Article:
Page:Pictures From Italy.djvu/205

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merit, flop down again in the same order; so that if anybody did stumble against the master, a general and sudden overthrow of the whole line must inevitably ensue.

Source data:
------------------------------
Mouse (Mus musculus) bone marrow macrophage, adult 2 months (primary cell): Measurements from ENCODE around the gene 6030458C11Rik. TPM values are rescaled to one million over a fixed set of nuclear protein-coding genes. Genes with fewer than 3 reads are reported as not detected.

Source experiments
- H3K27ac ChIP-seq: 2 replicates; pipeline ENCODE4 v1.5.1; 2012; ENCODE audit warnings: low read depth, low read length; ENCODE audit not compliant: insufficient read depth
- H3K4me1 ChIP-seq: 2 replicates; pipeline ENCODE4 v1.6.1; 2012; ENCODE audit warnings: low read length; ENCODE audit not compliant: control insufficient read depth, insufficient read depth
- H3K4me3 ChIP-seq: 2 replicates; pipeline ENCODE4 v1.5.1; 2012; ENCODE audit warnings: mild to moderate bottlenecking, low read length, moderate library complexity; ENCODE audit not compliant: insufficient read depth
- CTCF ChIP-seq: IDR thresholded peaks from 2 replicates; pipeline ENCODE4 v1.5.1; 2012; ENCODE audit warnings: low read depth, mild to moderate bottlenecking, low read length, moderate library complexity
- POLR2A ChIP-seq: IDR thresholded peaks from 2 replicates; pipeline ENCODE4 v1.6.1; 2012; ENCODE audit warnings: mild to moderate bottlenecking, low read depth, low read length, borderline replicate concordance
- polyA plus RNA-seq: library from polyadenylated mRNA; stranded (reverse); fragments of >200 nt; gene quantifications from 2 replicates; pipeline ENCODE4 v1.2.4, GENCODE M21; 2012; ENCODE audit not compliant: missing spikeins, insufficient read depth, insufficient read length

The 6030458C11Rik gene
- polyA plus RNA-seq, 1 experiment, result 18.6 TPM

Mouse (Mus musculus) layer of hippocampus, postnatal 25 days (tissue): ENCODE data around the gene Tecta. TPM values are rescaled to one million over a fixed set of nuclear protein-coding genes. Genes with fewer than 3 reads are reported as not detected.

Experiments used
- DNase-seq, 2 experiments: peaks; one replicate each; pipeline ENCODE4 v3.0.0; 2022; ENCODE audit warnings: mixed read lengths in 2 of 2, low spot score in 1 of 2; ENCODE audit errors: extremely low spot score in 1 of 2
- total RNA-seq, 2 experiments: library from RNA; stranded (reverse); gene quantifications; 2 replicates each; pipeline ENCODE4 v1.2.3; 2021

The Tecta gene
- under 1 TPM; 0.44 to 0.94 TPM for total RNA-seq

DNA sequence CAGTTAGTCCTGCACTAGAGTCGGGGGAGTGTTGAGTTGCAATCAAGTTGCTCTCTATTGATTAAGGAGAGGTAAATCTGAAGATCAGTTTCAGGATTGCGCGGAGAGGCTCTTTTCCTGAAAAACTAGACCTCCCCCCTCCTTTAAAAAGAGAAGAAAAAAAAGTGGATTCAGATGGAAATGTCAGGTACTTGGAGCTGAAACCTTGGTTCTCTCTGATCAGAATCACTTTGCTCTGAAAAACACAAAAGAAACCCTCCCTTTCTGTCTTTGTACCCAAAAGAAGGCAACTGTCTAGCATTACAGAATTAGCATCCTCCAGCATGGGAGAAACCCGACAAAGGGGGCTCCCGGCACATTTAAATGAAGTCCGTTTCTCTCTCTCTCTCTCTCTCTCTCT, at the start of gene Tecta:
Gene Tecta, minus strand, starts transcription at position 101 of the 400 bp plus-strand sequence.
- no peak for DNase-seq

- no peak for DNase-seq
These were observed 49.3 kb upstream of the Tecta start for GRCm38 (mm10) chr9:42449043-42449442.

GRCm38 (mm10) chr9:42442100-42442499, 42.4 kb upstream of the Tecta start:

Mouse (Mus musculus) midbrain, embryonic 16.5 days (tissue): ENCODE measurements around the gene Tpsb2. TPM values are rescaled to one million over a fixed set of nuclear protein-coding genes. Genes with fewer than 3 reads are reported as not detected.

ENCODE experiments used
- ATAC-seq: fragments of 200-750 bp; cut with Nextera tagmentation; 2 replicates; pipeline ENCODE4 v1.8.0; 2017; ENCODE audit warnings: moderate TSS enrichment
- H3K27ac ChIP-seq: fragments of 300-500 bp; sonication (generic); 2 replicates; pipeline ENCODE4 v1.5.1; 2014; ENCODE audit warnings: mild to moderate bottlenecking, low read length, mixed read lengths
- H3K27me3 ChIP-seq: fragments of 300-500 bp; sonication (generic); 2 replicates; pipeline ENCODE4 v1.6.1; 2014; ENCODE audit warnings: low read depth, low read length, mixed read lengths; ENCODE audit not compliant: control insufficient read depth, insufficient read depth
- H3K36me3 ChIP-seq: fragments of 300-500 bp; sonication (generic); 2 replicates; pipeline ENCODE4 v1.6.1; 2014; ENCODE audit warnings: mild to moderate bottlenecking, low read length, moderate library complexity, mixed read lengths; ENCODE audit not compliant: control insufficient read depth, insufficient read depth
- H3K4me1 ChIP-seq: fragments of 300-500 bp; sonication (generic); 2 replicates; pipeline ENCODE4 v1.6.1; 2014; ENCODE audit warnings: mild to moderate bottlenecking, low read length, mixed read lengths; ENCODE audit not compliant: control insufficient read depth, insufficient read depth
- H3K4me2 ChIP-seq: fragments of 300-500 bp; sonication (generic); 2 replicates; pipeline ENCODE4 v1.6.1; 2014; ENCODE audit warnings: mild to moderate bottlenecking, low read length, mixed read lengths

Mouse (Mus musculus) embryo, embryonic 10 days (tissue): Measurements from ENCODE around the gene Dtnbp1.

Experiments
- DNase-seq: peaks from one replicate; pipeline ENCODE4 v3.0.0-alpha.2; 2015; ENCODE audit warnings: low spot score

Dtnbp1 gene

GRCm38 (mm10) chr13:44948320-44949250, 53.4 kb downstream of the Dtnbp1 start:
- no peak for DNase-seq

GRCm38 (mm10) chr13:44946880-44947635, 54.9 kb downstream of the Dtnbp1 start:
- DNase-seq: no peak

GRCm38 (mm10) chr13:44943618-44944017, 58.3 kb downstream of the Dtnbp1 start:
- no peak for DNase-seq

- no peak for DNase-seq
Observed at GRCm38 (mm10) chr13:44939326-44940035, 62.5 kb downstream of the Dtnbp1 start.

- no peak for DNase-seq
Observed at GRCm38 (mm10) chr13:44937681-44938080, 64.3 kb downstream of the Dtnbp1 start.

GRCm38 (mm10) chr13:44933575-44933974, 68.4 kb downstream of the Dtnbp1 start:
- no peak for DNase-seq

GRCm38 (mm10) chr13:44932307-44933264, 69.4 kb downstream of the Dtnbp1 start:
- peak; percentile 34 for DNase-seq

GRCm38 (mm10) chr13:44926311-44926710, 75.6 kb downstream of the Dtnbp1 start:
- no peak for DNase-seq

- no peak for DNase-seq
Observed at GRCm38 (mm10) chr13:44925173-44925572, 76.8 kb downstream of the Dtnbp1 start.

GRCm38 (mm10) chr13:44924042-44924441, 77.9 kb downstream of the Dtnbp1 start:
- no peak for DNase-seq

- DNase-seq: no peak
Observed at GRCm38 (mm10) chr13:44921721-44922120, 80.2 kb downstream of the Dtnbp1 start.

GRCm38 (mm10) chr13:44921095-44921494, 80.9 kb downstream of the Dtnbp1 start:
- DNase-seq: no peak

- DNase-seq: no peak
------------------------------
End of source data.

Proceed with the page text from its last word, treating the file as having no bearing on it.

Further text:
The scene in all the churches, is the strangest possible. The same monotonous, heartless, drowsy chaunting, always going on; the same dark building, darker from the brightness of the street without; the same lamps dimly burning; the self-same people kneeling here and there; turned towards you, from one altar or other, the same priest's back, with the same large cross embroidered on it; however different in size, in shape, in wealth, in architecture, this church is from that, it is the same thing still. There are the same dirty beggars stopping in their muttered prayers to beg; the same miserable cripples exhibiting their deformity at the doors; the same blind men, rattling little pots like kitchen pepper-castors: their depositories for alms; the same preposterous crowns of silver stuck upon the painted heads of single saints and Virgins in crowded pictures, so that a little figure on a mountain has a head-dress bigger than the temple in the foreground, or adjacent miles of landscape; the same favourite shrine or figure, smothered with little silver hearts and crosses, and the like: the staple trade and show of all the jewellers; the same odd mixture of respect and indecorum, faith and phlegm: kneeling on the stones, and spitting on them, loudly; getting up from prayers to beg a little, or to pursue some other worldly matter: and then kneeling